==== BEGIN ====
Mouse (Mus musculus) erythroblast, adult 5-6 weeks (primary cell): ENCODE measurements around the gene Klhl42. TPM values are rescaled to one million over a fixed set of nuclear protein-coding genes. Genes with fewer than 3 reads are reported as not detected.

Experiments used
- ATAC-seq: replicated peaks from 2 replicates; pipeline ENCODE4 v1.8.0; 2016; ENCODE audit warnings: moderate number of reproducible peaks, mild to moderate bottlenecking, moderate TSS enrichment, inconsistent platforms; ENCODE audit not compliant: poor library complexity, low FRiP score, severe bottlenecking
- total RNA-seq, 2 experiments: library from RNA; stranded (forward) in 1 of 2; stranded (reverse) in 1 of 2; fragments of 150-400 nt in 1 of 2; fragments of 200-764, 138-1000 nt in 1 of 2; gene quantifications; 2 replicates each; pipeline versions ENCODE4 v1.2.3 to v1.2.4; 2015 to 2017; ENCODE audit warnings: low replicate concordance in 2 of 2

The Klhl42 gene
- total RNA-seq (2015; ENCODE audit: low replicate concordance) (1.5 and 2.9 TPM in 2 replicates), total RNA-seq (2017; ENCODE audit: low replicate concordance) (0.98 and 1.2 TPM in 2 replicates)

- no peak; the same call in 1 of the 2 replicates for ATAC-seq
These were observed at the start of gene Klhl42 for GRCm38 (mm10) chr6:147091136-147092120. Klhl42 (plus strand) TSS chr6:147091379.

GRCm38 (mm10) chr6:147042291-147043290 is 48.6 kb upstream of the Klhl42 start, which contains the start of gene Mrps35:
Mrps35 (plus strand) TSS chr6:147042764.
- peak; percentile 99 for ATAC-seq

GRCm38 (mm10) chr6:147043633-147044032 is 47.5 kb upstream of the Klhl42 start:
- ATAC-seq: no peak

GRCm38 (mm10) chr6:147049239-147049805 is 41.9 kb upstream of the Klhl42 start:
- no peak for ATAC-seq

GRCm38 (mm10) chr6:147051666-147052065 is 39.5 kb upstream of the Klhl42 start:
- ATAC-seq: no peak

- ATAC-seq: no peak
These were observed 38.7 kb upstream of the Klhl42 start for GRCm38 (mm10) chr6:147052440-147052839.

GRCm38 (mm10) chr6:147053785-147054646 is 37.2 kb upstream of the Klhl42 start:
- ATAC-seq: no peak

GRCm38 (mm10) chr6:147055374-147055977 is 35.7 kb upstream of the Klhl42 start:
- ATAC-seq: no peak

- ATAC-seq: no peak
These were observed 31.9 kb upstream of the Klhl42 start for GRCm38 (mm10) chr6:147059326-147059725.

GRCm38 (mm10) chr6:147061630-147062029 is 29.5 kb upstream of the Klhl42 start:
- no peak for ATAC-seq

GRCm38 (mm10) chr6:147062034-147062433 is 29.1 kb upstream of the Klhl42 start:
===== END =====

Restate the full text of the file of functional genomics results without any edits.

Mouse (Mus musculus) erythroblast, adult 5-6 weeks (primary cell): ENCODE measurements around the gene Klhl42. TPM values are rescaled to one million over a fixed set of nuclear protein-coding genes. Genes with fewer than 3 reads are reported as not detected.

Experiments used
- ATAC-seq: replicated peaks from 2 replicates; pipeline ENCODE4 v1.8.0; 2016; ENCODE audit warnings: moderate number of reproducible peaks, mild to moderate bottlenecking, moderate TSS enrichment, inconsistent platforms; ENCODE audit not compliant: poor library complexity, low FRiP score, severe bottlenecking
- total RNA-seq, 2 experiments: library from RNA; stranded (forward) in 1 of 2; stranded (reverse) in 1 of 2; fragments of 150-400 nt in 1 of 2; fragments of 200-764, 138-1000 nt in 1 of 2; gene quantifications; 2 replicates each; pipeline versions ENCODE4 v1.2.3 to v1.2.4; 2015 to 2017; ENCODE audit warnings: low replicate concordance in 2 of 2

The Klhl42 gene
- total RNA-seq (2015; ENCODE audit: low replicate concordance) (1.5 and 2.9 TPM in 2 replicates), total RNA-seq (2017; ENCODE audit: low replicate concordance) (0.98 and 1.2 TPM in 2 replicates)

- no peak; the same call in 1 of the 2 replicates for ATAC-seq
These were observed at the start of gene Klhl42 for GRCm38 (mm10) chr6:147091136-147092120. Klhl42 (plus strand) TSS chr6:147091379.

GRCm38 (mm10) chr6:147042291-147043290 is 48.6 kb upstream of the Klhl42 start, which contains the start of gene Mrps35:
Mrps35 (plus strand) TSS chr6:147042764.
- peak; percentile 99 for ATAC-seq

GRCm38 (mm10) chr6:147043633-147044032 is 47.5 kb upstream of the Klhl42 start:
- ATAC-seq: no peak

GRCm38 (mm10) chr6:147049239-147049805 is 41.9 kb upstream of the Klhl42 start:
- no peak for ATAC-seq

GRCm38 (mm10) chr6:147051666-147052065 is 39.5 kb upstream of the Klhl42 start:
- ATAC-seq: no peak

- ATAC-seq: no peak
These were observed 38.7 kb upstream of the Klhl42 start for GRCm38 (mm10) chr6:147052440-147052839.

GRCm38 (mm10) chr6:147053785-147054646 is 37.2 kb upstream of the Klhl42 start:
- ATAC-seq: no peak

GRCm38 (mm10) chr6:147055374-147055977 is 35.7 kb upstream of the Klhl42 start:
- ATAC-seq: no peak

- ATAC-seq: no peak
These were observed 31.9 kb upstream of the Klhl42 start for GRCm38 (mm10) chr6:147059326-147059725.

GRCm38 (mm10) chr6:147061630-147062029 is 29.5 kb upstream of the Klhl42 start:
- no peak for ATAC-seq

GRCm38 (mm10) chr6:147062034-147062433 is 29.1 kb upstream of the Klhl42 start: